The very thought of changing careers after 10 to 15 years of work can be daunting. But there comes a time when you know that you are no longer inspired by your work and you are ready for a change. With the experience you have under your belt, you want your next job to allow you to use your well-developed strengths and bring you fulfilment.
This is exciting in many ways, but also intimidating. Where do you start? Do you leave your current job and look for a new one? Do you stay where you are and look around while you are still employed? The first step for many people is to update their CV. Surely if you are ready with an up to date CV you can be on the lookout and send it out as you hear of interesting roles.
There are 4 reasons why this approach is not likely to lead to a more fulfilling role than you are currently in:
1. You need to determine exactly what a fulfilling role is for you
As an experienced professional your CV needs to clearly outline what you are looking for. You may not have an exact role in mind, but you need to be clear about your own definition of fulfilling work. As a start, think about the type of organization you want to work for, whether you want to work in a team, the type of boss you want (or don’t want) and the skills you want to use and the amount of autonomy you will have. For a more thorough look at determining what you want in a role go to the Loving Your Work free e-course ‘5 Keys to Getting Work you Love’.
Once you know what type of role would be fulfilling for you, you can include a clear objective on your CV outlining what you are looking for. This will go a long way to helping your CV land where it can take root.
2. You need to be clear on the skills and strengths you can offer in a new role.
We all have our strengths (and weaknesses) and a mid career change is the perfect opportunity to get clear on exactly what your strengths are so that you can leverage on them in your next role.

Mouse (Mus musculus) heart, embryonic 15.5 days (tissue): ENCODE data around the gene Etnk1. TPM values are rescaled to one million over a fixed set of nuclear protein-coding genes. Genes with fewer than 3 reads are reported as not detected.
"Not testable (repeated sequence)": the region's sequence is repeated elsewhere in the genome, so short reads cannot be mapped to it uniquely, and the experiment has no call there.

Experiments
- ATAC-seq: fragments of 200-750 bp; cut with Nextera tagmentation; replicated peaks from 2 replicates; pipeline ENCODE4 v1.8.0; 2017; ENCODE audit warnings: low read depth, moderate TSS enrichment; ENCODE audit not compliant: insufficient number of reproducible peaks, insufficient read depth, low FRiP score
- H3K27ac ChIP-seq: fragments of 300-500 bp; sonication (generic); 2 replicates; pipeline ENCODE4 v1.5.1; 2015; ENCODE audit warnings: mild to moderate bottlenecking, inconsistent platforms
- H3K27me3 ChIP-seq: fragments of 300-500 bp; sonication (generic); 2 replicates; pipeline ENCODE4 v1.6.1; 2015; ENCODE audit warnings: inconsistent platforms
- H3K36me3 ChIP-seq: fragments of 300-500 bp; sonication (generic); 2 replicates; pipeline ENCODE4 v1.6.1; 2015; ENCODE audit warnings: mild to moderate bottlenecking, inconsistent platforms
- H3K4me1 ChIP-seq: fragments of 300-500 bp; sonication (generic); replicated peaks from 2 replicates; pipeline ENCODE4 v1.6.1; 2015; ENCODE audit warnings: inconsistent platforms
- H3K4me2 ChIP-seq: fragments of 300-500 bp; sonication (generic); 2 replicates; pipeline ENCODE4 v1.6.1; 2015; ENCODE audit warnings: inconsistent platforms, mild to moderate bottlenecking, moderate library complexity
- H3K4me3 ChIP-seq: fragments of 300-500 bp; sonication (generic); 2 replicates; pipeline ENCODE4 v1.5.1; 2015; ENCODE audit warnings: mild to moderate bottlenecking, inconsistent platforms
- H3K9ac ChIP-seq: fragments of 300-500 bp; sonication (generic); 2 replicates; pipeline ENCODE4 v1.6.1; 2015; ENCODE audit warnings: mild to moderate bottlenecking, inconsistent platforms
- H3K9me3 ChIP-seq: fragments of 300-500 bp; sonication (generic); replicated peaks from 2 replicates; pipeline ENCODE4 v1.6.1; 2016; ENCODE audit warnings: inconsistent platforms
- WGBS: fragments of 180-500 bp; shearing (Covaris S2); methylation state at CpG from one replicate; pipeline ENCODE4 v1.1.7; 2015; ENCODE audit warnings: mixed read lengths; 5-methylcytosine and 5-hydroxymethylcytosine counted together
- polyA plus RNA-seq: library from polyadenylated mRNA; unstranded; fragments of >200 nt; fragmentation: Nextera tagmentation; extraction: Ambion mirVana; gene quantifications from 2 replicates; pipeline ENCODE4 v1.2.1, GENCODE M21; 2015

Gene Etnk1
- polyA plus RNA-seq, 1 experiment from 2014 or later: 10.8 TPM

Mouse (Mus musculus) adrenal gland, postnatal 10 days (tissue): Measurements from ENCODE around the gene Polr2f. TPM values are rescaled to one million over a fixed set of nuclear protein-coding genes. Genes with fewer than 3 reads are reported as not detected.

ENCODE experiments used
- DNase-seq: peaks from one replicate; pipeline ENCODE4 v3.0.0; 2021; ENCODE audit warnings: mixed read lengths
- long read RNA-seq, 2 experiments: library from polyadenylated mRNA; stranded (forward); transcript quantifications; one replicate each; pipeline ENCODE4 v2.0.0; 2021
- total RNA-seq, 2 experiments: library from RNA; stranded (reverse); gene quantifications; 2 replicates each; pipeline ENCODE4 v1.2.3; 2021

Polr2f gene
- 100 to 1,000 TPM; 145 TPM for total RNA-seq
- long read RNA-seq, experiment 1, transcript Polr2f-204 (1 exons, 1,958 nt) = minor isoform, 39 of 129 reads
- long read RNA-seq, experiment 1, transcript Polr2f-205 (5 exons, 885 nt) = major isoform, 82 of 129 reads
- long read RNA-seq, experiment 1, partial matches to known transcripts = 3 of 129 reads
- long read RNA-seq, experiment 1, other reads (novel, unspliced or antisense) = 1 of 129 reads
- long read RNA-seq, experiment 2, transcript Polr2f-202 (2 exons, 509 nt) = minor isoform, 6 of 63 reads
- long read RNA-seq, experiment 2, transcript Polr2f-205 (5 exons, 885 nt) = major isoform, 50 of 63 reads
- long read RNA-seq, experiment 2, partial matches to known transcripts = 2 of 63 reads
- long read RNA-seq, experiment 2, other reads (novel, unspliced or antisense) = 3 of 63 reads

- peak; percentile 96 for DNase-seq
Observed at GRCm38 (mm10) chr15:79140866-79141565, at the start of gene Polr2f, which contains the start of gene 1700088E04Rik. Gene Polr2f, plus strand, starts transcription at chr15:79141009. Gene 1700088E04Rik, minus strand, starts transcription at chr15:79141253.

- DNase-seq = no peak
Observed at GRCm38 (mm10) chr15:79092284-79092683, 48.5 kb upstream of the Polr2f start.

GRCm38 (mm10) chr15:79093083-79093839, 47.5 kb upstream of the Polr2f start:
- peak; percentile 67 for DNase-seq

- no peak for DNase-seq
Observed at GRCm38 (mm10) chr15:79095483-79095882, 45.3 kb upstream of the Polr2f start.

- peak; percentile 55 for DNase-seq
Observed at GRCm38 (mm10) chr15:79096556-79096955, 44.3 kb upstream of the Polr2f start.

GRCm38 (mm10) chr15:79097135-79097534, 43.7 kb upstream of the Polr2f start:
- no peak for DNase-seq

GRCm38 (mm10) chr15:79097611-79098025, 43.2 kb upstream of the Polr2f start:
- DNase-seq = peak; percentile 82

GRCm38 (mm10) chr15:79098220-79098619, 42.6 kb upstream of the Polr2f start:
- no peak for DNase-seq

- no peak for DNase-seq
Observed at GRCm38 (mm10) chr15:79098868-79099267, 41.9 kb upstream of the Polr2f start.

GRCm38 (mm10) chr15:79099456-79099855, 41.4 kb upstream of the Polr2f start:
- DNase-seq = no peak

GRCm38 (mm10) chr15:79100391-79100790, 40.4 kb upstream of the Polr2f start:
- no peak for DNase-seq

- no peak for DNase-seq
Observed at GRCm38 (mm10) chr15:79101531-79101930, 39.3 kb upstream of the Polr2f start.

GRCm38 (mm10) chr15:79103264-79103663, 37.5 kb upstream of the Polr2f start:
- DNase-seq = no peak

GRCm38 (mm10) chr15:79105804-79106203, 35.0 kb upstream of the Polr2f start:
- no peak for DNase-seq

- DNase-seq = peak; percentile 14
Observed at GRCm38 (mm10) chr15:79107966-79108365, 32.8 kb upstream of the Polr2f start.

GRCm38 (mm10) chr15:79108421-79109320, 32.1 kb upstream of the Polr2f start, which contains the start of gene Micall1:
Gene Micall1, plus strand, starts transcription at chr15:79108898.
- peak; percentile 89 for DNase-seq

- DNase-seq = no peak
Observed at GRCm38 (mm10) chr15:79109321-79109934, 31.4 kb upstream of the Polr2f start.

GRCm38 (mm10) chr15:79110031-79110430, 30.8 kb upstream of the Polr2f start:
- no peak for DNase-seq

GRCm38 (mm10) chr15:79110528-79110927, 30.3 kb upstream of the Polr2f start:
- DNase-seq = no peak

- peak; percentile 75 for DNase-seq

Our career strengths are not only the things we are good at. They are also the things that give us energy. The last thing you want is to move into a new role requiring similar skills as you have used in the past and realize that although you can do the job, it drains your energy. If it drains your energy rather than gives you energy it is not going to satisfy you for long.
Know what your core strengths are and highlight these on your CV. This is more likely to lead to you being able to use your core strengths regularly and to feel more energized and fulfilled in your work.
3. You need to have a clear timeline and strategy for making your career change.
Thoughts of career change are often something that develop over time as you gradually realize that your current role or career are no longer working for you. With this gradual realization it can become difficult to pin-point a target date or plan for change.
Yet a clear timeline and strategy for change are vital, as these will guide you in your search for something new. The timeline may be fairly general but it needs to be considered otherwise it is all too easy to put things off until you are in a desperate position.
A clear strategy to go with the timeline is also vital to help provide structure to your change. I often introduce my clients to a simple 3- step approach. This includes: 1) Getting clear on what you want. 2) Getting clear on what you have or don’t have in place now and 3) Deciding on the best options for moving from where you are to where you want to be considering what you want and what you have in place now. These options vary for everyone, but completing steps 1 and 2 before you attempt to write or update your CV will make the writing job much easier.
4. You need to have the right mindset for change
This is vital to making any change, but particularly for something as important as a career change. The way you think and feel impacts the actions you take and results you get. If you approach career change with a limiting or damaging mindset it is going to make everything from writing your CV, to talking to people about possibilities and even interviewing a more challenging process. For example, if you are upset, frustrated or de-motivated by your current working environment, you might unknowingly project those negative emotions on others, thereby coming across badly to prospective employers.
It often requires some personal reflection time to work out how you are currently thinking and feeling about career change and to then notice how this is impacting the actions you take and results you get. There is no one-size-fits-all perfect mindset to career change, but finding your own positive view and approach to the process will help you create a stronger CV and achieve better results.
If you’re considering a career change and want to make your transition as smooth and enjoyable as possible, talk to a career coach first. Fill out the form on the bottom of this page to set up a call with one of us. We’ll talk about how we might be able to help you, no strings attached.